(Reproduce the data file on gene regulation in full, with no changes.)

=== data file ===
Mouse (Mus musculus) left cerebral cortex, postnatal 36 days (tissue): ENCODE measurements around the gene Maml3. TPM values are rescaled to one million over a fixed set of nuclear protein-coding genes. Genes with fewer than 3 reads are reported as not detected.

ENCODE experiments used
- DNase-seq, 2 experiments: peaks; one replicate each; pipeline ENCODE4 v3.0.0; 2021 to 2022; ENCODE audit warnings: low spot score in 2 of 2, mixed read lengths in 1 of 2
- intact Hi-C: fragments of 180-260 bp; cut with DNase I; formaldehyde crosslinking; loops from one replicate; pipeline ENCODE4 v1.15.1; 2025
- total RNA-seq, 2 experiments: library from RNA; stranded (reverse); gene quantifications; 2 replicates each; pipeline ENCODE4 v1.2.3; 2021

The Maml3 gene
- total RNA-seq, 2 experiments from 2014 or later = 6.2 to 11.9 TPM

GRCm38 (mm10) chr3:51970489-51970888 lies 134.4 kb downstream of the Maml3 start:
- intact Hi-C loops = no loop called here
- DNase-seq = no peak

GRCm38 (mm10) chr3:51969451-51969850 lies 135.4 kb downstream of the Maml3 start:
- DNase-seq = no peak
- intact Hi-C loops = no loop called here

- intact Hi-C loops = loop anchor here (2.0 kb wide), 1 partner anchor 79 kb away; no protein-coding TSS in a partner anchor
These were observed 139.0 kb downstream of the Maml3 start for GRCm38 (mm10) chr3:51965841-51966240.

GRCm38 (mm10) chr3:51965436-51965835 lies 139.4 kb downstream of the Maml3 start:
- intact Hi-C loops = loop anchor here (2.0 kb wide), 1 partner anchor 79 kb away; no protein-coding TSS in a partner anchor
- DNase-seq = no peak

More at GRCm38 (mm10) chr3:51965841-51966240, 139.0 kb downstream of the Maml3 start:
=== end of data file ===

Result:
Mouse (Mus musculus) left cerebral cortex, postnatal 36 days (tissue): ENCODE measurements around the gene Maml3. TPM values are rescaled to one million over a fixed set of nuclear protein-coding genes. Genes with fewer than 3 reads are reported as not detected.

ENCODE experiments used
- DNase-seq, 2 experiments: peaks; one replicate each; pipeline ENCODE4 v3.0.0; 2021 to 2022; ENCODE audit warnings: low spot score in 2 of 2, mixed read lengths in 1 of 2
- intact Hi-C: fragments of 180-260 bp; cut with DNase I; formaldehyde crosslinking; loops from one replicate; pipeline ENCODE4 v1.15.1; 2025
- total RNA-seq, 2 experiments: library from RNA; stranded (reverse); gene quantifications; 2 replicates each; pipeline ENCODE4 v1.2.3; 2021

The Maml3 gene
- total RNA-seq, 2 experiments from 2014 or later = 6.2 to 11.9 TPM

GRCm38 (mm10) chr3:51970489-51970888 lies 134.4 kb downstream of the Maml3 start:
- intact Hi-C loops = no loop called here
- DNase-seq = no peak

GRCm38 (mm10) chr3:51969451-51969850 lies 135.4 kb downstream of the Maml3 start:
- DNase-seq = no peak
- intact Hi-C loops = no loop called here

- intact Hi-C loops = loop anchor here (2.0 kb wide), 1 partner anchor 79 kb away; no protein-coding TSS in a partner anchor
These were observed 139.0 kb downstream of the Maml3 start for GRCm38 (mm10) chr3:51965841-51966240.

GRCm38 (mm10) chr3:51965436-51965835 lies 139.4 kb downstream of the Maml3 start:
- intact Hi-C loops = loop anchor here (2.0 kb wide), 1 partner anchor 79 kb away; no protein-coding TSS in a partner anchor
- DNase-seq = no peak

More at GRCm38 (mm10) chr3:51965841-51966240, 139.0 kb downstream of the Maml3 start: